Fungi don’t abide by gender constructs. They live uninhibited (albeit unconscious) lives, mating freely with almost any other member of their species. In short, they’re wonderful.
One particularly promiscuous mushroom, known scientifically as Schizophyllum commune (and affectionately as “schizo”), looks deceptively mundane. It’s a form of wood rot that lives in parts of the East Indies, Thailand, India, Madagascar, and Nigeria, where plenty of people eat it—despite many Western guidebooks classifying the shroom as “inedible.” Apparently the tough, rubbery texture isn’t a turn off for other cultures. It’s used medicinally, too, since—like many fungi—it has antiviral and antifungal properties to keep it safe in the wild. And if you knew nothing about mycology, you’d never expect a humble white wood rot to have tens of thousands of sexual variations.
S. commune has an unusually high number of sexes, but having many variants isn’t actually uncommon in the fungal world. Most animals are pretty limited in their biological sex options, because reproductive compatibility often depends on anatomical compatibility. Or, to be more crude about it, some kind of penis generally has to fit into some kind of vagina. There are animals that fertilize eggs externally, but even those species usually have one organism that lays the eggs and another that fertilizes them. Some hermaphrodites use more of an egalitarian stabbing mechanism, as do plenty of insects, but there’s still a phallic object being thrust into another being. It’s not fun, but it’s true.
Fungi aren’t limited by the same anatomical constraints. They still have to physically merge in order to procreate, but these relatively simple organisms (not that simple—they’re more closely related to animals than to plants, and are generally all sorts of weird) can recombine genetic material in a more straightforward way. After all, mating is really just getting two cells to merge into one such that their DNA can combine. Fungi don’t have to go through the whole ejaculation process to get there—they produce similar sex cells to humans, then mix their DNA through direct cellular transfer. They essentially combine by creating a so-called “clamp connection,” which allows the fungi to transfer nuclei from one cell to another. Animals and plants have to do the same thing with some kind of vehicle for the male and female cells—whether it be sperm or pollen—but fungi just sidle up against each other and let the fun begin.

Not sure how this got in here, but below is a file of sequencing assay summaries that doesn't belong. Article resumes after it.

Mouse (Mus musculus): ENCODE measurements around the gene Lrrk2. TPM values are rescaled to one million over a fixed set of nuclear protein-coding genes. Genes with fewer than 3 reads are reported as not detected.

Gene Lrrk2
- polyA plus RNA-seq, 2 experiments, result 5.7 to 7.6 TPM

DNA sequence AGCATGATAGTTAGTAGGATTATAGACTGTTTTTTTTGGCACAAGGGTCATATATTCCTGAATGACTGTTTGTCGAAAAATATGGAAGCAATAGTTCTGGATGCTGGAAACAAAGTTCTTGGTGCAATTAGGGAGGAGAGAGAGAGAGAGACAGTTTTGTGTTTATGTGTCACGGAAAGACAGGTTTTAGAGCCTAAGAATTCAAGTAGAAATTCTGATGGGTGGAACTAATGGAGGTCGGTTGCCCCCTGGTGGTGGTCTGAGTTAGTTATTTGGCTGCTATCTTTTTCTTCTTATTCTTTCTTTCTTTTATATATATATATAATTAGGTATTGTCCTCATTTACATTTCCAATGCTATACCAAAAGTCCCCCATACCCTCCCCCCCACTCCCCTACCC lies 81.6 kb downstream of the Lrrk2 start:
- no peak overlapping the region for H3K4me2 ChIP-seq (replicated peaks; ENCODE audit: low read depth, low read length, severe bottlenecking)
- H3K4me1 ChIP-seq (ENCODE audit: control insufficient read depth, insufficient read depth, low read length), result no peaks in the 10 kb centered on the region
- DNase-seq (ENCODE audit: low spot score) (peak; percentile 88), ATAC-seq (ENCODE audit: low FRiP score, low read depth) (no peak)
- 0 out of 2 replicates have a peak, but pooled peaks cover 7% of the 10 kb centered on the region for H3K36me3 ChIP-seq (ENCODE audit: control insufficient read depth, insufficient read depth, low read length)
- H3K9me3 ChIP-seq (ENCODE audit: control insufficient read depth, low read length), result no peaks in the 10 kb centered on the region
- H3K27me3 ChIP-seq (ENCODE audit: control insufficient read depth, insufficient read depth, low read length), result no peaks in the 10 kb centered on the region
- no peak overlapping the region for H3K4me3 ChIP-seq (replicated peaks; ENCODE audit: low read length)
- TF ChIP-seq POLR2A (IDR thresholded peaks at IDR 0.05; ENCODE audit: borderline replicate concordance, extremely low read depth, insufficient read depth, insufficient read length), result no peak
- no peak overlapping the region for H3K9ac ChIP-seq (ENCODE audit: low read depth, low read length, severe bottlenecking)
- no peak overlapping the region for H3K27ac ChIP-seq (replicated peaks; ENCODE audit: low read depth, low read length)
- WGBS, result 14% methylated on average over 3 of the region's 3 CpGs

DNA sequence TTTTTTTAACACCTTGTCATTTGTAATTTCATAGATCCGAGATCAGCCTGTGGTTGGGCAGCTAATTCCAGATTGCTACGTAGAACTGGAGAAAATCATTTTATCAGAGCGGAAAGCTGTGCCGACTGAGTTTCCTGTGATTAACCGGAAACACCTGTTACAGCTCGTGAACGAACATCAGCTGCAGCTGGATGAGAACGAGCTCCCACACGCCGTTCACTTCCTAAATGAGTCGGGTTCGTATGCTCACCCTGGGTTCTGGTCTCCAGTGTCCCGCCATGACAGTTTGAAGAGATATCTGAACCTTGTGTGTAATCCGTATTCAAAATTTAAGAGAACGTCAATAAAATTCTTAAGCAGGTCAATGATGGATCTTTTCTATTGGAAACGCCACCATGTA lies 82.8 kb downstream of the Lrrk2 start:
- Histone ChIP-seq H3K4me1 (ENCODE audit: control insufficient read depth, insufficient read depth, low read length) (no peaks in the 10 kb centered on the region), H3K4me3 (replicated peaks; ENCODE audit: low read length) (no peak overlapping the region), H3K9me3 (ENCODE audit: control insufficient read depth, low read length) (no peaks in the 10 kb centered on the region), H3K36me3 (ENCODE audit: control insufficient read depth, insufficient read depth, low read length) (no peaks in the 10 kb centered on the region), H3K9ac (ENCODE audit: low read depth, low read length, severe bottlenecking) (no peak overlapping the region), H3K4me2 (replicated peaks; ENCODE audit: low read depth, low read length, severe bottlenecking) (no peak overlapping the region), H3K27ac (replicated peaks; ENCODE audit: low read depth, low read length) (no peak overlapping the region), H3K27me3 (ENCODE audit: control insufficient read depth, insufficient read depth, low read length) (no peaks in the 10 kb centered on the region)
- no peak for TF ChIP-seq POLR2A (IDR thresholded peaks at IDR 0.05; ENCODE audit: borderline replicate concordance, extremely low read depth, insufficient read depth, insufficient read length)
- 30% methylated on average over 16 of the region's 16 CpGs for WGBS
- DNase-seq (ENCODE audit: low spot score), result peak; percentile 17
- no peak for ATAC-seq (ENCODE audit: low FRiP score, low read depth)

All of this is controlled by a set of two genes on two different chromosomes. And in keeping with the straightforward nature of mycology, those genetic locations are called A and B. Each of these genes also has two alleles, or alternative forms, named alpha and beta. So in total, that makes four distinct spots in the S. commune genome where variation can occur: A-alpha, A-beta, B-alpha, and B-beta.
Here’s where it gets more complicated. Each of those four locations can have multiple variants, which are all slightly different versions of the same set of proteins. A-beta has approximately 32 possible specificities, and the rest have about nine. So to sex an S. commune fungus (yes, “sex” is the scientific word for determining an organism’s sex), you’d have to genetically sequence it to come up with something like A-alpha-1, A-beta-8, B-alpha-3, B-beta-5.
For two S. communes to mate, they have to have different variants somewhere on A and somewhere on B. So two fungi that have A-alpha-1 and B-beta-5, but have different A-betas and B-alphas, can reproduce. But if they have matching A-alphas and A-betas, they can’t. This has to do with what the A and B genes do when reproduction takes place. They’re basically both controlling pheromones and pheromone receptors—pheromones are smelly chemicals that organisms use to influence one another’s behavior—which is how fungi communicate sexually. Compatible sets of pheromones and receptors are able to touch base and mate, whereas incompatible sets simply can’t initiate the process.
It’s still not really clear how the alpha and beta components affect compatibility, but we do know that certain genetic types recombine more frequently than others, and that in general S. commune can mate with the vast majority of its own population.
This is actually a great strategy for preserving sexual diversity. S. commune literally has to mate with a genetically distinct individual, so it’s constantly increasing the number of sexual variations that exist in a population. And because there are so many ways for the sex to vary, you end up with over 23,000 of them. This kind of four-locus mating system is common amongst fungi, it’s just uncommon to have so many variations. So the next time you eat a mushroom, remember that it probably had a more complicated sex life than you do.